Analysis of variation in expression of autosomal dominant osteopetrosis type 2: Searching for modifier genes

Kang Chu, Daniel L. Koller, Richard Snyder, Tonya Fishburn, Dongbing Lai, Steven G. Waguespack, Tatiana Foroud, Michael J. Econs

Research output: Contribution to journalArticlepeer-review

28 Scopus citations

Abstract

Introduction: Autosomal Dominant Osteopetrosis type II (ADO2) is a heritable osteosclerotic disorder that results from heterozygous mutations in the ClCN7 gene. Analysis of ADO2 in our pedigrees indicates that the penetrance is 66%, with a highly variable phenotype. Methods: To identify genes that modify disease status, we performed a 10 cM genome-wide scan using 400 microsatellite markers in 112 subjects from our 8 largest ADO2 families with mutations in the ClCN7 gene. Results were analyzed by parametric linkage analysis using autosomal dominant and recessive models for affects on disease status. Follow-up genotyping with additional microsatellite markers was performed for regions with LOD scores over 1.5. In addition, we compared the frequency of two nonsynonymous SNPs, rs12926089 (V418M) and rs11559208 (K691E), and one promoter SNP rs960467 in the normal ClCN7 allele between a sample of unaffected gene carriers and clinically affected subjects to test the hypothesis that genetic variation in the non-disease allele within the ClCN7 gene might influence disease expression. Results: We found potential evidence of linkage for a modifier gene(s) on 9q21-22 with a LOD score of 1.89, which is not statistically significant, but interesting. We also found that, for SNP V418M on the non-disease allele with the wild-type ClCN7 sequence, 94.92% (56/59) of clinically affected subjects and 78.13% (25/32) of unaffected gene carriers had a valine while 5.08% (3/59) of the affected subjects and 21.88% (7/32) of unaffected gene carriers had a methionine (P < 0.03). Unfortunately, SNP K691E was not informative in our families. For SNP rs960467, on the non-disease allele with the wild-type ClCN7 gene, 87.93% (51/58) of clinically affected subjects and 62.50% (20/32) of unaffected gene carriers had a C allele while 12.07% (7/58) of the clinically affected subjects and 37.50% (12/32) of unaffected gene carriers had a T allele (P < 0.007). As expected, the polymorphisms on the disease allele were not associated with disease status. Conclusions: Chromosome 9q21-22 may harbor a modifier gene(s) that affect(s) ADO2 disease status and severity. Additionally, we find the associations between the polymorphisms on the non-disease allele and unaffected gene carrier status.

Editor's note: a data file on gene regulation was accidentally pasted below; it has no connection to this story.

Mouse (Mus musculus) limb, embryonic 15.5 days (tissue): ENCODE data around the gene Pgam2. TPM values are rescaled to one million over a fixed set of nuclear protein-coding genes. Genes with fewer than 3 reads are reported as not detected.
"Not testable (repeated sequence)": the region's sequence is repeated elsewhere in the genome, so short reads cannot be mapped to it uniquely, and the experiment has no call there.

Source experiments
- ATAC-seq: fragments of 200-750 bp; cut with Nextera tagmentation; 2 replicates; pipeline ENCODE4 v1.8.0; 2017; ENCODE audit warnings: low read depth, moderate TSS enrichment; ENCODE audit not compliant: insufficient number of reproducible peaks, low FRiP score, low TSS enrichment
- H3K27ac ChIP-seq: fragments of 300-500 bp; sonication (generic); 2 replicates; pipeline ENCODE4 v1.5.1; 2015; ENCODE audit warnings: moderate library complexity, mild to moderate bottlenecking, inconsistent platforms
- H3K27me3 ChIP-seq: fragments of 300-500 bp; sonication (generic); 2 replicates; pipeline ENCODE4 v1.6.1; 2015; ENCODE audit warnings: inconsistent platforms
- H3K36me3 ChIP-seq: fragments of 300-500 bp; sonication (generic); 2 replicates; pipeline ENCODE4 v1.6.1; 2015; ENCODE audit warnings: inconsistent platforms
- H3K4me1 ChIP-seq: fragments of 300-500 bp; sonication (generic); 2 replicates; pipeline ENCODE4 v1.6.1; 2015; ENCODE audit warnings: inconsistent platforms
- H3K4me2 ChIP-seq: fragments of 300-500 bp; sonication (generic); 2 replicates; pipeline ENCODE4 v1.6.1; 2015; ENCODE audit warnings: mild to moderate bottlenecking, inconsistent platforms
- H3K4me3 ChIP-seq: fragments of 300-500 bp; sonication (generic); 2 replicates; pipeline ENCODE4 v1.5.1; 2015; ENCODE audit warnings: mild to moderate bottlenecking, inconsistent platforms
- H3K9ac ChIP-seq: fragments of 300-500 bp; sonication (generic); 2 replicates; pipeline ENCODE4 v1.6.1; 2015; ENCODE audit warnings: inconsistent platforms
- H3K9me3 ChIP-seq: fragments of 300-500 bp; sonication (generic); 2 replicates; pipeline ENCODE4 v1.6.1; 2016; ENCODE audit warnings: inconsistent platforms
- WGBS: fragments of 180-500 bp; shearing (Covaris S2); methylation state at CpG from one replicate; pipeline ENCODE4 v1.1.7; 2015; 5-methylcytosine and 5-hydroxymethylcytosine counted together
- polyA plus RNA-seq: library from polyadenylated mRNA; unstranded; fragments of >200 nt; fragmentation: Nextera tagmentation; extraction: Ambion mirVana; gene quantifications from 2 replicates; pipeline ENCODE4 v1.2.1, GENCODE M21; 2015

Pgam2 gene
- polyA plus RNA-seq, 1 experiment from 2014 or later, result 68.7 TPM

Original languageEnglish (US)
Pages (from-to)655-661
Number of pages7
JournalBone
Volume37
Issue number5
DOIs
StatePublished - Nov 1 2005

Keywords

  • Association
  • Genetic linkage
  • Modifier gene
  • Osteopetrosis
  • Polymorphisms

ASJC Scopus subject areas

  • Physiology
  • Hematology

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